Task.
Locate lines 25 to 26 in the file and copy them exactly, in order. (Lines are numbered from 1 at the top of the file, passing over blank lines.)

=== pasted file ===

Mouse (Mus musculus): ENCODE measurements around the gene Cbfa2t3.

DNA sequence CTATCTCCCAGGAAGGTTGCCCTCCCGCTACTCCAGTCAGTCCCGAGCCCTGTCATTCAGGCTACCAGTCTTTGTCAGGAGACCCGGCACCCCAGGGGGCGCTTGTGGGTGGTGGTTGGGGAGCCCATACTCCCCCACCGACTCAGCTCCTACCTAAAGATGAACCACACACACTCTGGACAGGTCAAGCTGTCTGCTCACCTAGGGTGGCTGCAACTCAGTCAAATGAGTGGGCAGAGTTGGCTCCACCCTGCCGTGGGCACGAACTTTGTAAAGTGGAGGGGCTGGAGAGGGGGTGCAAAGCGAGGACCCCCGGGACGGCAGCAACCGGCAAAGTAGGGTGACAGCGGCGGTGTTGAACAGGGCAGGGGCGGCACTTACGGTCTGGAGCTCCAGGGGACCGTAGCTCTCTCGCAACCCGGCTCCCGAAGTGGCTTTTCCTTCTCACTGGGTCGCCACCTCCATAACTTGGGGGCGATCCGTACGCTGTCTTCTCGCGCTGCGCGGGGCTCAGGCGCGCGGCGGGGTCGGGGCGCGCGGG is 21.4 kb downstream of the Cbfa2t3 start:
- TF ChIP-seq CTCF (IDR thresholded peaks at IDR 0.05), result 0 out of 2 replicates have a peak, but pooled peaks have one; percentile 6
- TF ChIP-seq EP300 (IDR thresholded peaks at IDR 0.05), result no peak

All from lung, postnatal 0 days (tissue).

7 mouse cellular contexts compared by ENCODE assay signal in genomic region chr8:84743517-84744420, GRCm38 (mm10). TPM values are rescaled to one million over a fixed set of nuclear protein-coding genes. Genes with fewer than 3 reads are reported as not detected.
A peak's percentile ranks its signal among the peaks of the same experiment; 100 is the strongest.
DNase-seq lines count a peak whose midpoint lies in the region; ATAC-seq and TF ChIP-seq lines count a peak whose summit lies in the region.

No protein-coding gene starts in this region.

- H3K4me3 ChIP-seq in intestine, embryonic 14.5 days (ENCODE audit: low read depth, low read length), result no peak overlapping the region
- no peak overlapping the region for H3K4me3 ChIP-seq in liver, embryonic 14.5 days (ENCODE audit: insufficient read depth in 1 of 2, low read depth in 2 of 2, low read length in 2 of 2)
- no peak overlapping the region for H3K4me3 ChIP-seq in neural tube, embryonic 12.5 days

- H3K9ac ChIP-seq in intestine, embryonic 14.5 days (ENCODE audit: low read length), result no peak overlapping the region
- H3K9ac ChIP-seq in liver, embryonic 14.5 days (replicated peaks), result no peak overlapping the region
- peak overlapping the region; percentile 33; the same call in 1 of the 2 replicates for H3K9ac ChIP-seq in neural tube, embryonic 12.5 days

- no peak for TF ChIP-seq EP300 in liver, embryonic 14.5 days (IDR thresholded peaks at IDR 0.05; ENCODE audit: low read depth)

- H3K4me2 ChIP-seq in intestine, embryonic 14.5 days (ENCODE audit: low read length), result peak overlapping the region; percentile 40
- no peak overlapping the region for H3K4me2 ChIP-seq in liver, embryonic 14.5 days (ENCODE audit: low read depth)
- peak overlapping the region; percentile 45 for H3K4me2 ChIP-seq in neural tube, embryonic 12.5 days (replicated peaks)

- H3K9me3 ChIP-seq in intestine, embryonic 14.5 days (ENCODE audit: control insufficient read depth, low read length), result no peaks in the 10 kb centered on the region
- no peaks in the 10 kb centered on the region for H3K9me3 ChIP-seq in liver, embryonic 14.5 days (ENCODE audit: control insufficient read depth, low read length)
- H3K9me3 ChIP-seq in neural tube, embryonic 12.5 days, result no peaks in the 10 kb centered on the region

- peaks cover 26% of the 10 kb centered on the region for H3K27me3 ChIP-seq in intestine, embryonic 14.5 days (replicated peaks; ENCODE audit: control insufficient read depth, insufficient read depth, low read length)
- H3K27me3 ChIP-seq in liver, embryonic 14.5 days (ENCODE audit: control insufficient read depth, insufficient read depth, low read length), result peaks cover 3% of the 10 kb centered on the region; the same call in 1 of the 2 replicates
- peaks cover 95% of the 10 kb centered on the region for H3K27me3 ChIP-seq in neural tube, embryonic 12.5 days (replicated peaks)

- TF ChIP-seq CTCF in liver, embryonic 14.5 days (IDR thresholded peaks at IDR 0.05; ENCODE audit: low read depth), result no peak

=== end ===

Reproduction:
- peaks cover 95% of the 10 kb centered on the region for H3K27me3 ChIP-seq in neural tube, embryonic 12.5 days (replicated peaks)

- TF ChIP-seq CTCF in liver, embryonic 14.5 days (IDR thresholded peaks at IDR 0.05; ENCODE audit: low read depth), result no peak